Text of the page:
Used to be that a neighbor with a pool was a neighbor worth having. Then came the foreclosure crisis.
Turns out that abandoned swimming pools at foreclosed homes aren't simply becoming fetid breeding grounds for flying insects. The New York Times has a story in today's edition that highlights the allure that these cement ponds have for another form of pest -- the species known to scientists as bedheadanddirtyshirtonwheelsicus, or just plain "skateboarders."
Not only are these carefree members of the Everybody-Plays Generation using high-tech methods to locate foreclosed homes with pools -- Web sites like Realtor.com and the virtual globe Google Earth -- but, according to The Times, some out here in California travel fully equipped with gas-powered pumps, buckets, shovels and brooms. Once the kidney-shaped, concrete prey is located it's drained and cleared for a day of play.
Ever mindful of nosy neighbors, the bedheadanddirtyshirtonwheelsicus keenly limits its infestations to daytime use on weekdays, when most people are away at ... uh ... whatever you call that thing people do to get money. There's even a Web site -- skateandannoy.com -- where the uninitiated can get tips, or post links to video evidence of their adventures in trespassing.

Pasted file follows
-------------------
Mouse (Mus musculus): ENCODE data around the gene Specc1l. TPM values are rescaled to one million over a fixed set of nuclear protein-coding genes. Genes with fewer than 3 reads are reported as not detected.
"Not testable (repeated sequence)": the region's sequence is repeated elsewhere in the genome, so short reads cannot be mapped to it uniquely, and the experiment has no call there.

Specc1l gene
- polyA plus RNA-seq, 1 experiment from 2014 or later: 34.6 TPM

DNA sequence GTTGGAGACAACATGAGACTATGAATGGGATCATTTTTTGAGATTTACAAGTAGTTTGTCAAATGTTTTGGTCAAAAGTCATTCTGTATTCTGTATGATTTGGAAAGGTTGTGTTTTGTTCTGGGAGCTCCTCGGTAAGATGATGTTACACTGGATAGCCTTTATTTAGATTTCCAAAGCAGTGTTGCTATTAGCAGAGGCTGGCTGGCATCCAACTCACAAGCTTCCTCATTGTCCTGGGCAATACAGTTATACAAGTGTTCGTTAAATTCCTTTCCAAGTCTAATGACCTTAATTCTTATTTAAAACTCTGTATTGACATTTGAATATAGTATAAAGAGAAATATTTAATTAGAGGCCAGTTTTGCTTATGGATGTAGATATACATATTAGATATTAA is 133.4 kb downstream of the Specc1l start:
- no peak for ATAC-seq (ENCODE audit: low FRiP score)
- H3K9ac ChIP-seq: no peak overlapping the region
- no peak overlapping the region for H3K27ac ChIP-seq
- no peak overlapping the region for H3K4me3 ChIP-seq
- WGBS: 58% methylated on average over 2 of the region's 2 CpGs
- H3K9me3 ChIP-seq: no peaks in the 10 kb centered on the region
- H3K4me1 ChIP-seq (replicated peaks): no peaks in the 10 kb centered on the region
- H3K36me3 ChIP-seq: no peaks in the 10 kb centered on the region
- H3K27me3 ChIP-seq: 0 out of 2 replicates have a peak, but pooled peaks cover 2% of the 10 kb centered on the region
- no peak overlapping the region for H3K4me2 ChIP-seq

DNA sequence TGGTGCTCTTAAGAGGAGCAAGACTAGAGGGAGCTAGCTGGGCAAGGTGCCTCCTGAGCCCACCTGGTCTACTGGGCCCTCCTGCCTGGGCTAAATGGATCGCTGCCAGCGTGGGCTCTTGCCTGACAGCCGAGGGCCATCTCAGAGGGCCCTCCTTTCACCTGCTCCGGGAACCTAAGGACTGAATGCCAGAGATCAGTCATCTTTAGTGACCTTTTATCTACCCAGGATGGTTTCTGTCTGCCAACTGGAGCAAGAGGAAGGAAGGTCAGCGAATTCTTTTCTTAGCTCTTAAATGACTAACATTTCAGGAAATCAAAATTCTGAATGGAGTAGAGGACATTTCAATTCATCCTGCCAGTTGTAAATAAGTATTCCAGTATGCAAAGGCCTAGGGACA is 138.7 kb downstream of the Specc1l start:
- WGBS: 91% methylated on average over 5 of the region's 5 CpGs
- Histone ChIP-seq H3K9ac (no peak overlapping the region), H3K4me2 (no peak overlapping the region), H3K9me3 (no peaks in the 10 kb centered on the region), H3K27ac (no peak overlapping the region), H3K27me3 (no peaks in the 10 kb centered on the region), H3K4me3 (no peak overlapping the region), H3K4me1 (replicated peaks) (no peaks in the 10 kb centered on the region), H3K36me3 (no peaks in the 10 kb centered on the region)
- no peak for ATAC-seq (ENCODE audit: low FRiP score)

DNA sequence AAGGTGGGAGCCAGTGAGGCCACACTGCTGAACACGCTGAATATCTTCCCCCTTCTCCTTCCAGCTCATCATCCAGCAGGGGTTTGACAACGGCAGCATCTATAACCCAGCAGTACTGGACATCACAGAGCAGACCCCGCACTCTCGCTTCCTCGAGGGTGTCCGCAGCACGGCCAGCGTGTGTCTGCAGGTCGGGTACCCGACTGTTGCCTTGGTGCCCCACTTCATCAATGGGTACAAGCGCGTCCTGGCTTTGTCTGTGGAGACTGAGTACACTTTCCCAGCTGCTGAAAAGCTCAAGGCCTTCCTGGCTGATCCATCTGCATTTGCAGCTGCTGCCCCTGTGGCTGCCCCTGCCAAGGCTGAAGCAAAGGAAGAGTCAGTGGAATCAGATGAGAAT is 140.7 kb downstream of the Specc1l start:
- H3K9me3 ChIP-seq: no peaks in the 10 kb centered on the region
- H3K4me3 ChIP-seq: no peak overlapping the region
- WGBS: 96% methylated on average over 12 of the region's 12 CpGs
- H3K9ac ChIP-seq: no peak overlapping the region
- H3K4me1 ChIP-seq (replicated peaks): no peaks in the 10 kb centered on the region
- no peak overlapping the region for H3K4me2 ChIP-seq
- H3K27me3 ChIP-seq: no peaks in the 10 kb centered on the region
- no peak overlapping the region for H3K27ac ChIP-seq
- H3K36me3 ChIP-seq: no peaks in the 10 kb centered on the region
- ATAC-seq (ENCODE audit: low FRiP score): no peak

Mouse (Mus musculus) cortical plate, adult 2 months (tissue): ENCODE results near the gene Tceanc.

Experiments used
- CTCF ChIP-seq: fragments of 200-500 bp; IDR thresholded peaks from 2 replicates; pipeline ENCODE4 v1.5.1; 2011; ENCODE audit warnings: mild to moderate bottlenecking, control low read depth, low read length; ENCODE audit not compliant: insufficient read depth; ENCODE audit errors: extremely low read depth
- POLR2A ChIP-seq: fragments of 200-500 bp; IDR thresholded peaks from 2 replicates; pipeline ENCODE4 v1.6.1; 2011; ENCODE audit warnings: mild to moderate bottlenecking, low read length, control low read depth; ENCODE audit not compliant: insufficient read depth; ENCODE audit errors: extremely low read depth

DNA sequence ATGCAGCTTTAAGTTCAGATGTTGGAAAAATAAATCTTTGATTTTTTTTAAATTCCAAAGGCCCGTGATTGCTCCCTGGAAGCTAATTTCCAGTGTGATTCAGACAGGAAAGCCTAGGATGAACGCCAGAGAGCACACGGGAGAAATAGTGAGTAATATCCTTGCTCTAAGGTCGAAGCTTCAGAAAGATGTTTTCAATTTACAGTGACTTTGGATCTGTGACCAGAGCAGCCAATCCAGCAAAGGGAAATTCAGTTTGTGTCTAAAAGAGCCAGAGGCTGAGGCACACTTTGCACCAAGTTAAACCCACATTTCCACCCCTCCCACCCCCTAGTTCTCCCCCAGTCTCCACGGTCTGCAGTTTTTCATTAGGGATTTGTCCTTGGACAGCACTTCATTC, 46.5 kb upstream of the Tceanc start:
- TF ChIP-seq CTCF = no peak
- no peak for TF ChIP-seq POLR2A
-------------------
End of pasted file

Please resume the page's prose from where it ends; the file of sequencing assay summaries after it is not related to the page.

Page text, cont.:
Though the skaters who talked to the media claimed to be doing no damage to property, they might be surprised to learn of the threat posed by a couple big words like hydrostatic pressure . Granted, it's more of an issue in states like Florida, where serious rain can raise the water table very quickly and literally pop an empty pool out of the ground, but a couple pool professionals have told me the same catastrophic result could occur here, given a good soak.